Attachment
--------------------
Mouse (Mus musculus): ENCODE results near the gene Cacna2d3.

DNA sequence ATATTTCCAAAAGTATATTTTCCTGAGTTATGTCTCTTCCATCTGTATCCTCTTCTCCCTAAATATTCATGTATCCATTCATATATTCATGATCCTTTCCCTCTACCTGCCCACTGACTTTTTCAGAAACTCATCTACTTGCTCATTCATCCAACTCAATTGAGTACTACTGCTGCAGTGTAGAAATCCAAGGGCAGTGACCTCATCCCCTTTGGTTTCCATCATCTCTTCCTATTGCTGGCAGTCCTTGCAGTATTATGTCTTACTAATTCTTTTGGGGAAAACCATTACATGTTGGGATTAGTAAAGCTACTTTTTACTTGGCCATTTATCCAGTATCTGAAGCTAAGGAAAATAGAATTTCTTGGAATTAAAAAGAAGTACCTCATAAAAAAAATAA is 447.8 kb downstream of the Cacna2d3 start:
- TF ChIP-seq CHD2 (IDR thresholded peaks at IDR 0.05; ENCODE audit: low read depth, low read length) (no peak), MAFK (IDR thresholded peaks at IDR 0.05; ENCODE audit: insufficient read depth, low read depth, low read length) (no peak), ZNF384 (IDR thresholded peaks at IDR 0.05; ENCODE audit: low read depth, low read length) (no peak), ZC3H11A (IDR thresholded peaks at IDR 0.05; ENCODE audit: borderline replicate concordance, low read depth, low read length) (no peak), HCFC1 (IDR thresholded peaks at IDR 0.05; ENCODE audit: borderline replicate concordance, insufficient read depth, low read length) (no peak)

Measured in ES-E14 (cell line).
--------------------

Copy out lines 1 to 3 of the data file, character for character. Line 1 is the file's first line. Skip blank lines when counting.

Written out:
Mouse (Mus musculus): ENCODE results near the gene Cacna2d3.

DNA sequence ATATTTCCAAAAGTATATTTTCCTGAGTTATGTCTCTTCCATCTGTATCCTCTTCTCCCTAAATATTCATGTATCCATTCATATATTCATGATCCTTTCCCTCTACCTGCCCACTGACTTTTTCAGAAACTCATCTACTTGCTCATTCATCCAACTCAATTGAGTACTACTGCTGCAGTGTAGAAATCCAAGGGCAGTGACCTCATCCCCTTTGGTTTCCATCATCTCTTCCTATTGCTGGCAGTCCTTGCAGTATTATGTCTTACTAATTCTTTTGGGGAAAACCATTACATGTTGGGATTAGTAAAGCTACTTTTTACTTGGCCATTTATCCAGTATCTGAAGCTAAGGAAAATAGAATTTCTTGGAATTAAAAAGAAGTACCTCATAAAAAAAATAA is 447.8 kb downstream of the Cacna2d3 start:
- TF ChIP-seq CHD2 (IDR thresholded peaks at IDR 0.05; ENCODE audit: low read depth, low read length) (no peak), MAFK (IDR thresholded peaks at IDR 0.05; ENCODE audit: insufficient read depth, low read depth, low read length) (no peak), ZNF384 (IDR thresholded peaks at IDR 0.05; ENCODE audit: low read depth, low read length) (no peak), ZC3H11A (IDR thresholded peaks at IDR 0.05; ENCODE audit: borderline replicate concordance, low read depth, low read length) (no peak), HCFC1 (IDR thresholded peaks at IDR 0.05; ENCODE audit: borderline replicate concordance, insufficient read depth, low read length) (no peak)